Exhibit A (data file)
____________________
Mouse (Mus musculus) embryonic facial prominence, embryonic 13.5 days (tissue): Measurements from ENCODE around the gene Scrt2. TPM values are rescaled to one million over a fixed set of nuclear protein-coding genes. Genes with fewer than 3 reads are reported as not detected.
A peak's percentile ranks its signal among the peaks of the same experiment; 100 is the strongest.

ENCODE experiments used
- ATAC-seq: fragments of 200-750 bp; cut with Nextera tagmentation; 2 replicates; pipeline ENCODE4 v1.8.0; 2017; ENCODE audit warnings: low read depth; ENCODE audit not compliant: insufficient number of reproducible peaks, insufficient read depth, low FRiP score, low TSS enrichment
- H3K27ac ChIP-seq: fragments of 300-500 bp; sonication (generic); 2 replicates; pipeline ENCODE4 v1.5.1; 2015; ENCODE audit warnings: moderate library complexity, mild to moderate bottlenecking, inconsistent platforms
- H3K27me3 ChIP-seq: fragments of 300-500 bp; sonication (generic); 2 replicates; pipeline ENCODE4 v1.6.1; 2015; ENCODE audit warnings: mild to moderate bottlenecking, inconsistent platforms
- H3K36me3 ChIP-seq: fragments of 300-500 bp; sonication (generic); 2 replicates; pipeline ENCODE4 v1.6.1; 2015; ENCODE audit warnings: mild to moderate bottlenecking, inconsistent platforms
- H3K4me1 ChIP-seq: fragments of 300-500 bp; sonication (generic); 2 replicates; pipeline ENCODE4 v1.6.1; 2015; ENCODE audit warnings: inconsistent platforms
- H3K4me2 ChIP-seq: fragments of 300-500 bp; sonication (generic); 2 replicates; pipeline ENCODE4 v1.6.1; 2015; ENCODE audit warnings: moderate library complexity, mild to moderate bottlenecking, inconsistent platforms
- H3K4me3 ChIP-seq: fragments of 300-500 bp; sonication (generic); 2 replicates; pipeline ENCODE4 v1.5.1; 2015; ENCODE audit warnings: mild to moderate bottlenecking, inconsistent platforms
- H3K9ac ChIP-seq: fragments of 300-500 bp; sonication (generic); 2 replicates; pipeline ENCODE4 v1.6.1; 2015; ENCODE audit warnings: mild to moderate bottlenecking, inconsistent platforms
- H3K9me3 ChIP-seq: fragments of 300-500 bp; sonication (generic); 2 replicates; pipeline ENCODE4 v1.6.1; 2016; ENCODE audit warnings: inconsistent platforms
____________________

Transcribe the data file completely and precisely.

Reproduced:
Mouse (Mus musculus) embryonic facial prominence, embryonic 13.5 days (tissue): Measurements from ENCODE around the gene Scrt2. TPM values are rescaled to one million over a fixed set of nuclear protein-coding genes. Genes with fewer than 3 reads are reported as not detected.
A peak's percentile ranks its signal among the peaks of the same experiment; 100 is the strongest.

ENCODE experiments used
- ATAC-seq: fragments of 200-750 bp; cut with Nextera tagmentation; 2 replicates; pipeline ENCODE4 v1.8.0; 2017; ENCODE audit warnings: low read depth; ENCODE audit not compliant: insufficient number of reproducible peaks, insufficient read depth, low FRiP score, low TSS enrichment
- H3K27ac ChIP-seq: fragments of 300-500 bp; sonication (generic); 2 replicates; pipeline ENCODE4 v1.5.1; 2015; ENCODE audit warnings: moderate library complexity, mild to moderate bottlenecking, inconsistent platforms
- H3K27me3 ChIP-seq: fragments of 300-500 bp; sonication (generic); 2 replicates; pipeline ENCODE4 v1.6.1; 2015; ENCODE audit warnings: mild to moderate bottlenecking, inconsistent platforms
- H3K36me3 ChIP-seq: fragments of 300-500 bp; sonication (generic); 2 replicates; pipeline ENCODE4 v1.6.1; 2015; ENCODE audit warnings: mild to moderate bottlenecking, inconsistent platforms
- H3K4me1 ChIP-seq: fragments of 300-500 bp; sonication (generic); 2 replicates; pipeline ENCODE4 v1.6.1; 2015; ENCODE audit warnings: inconsistent platforms
- H3K4me2 ChIP-seq: fragments of 300-500 bp; sonication (generic); 2 replicates; pipeline ENCODE4 v1.6.1; 2015; ENCODE audit warnings: moderate library complexity, mild to moderate bottlenecking, inconsistent platforms
- H3K4me3 ChIP-seq: fragments of 300-500 bp; sonication (generic); 2 replicates; pipeline ENCODE4 v1.5.1; 2015; ENCODE audit warnings: mild to moderate bottlenecking, inconsistent platforms
- H3K9ac ChIP-seq: fragments of 300-500 bp; sonication (generic); 2 replicates; pipeline ENCODE4 v1.6.1; 2015; ENCODE audit warnings: mild to moderate bottlenecking, inconsistent platforms
- H3K9me3 ChIP-seq: fragments of 300-500 bp; sonication (generic); 2 replicates; pipeline ENCODE4 v1.6.1; 2016; ENCODE audit warnings: inconsistent platforms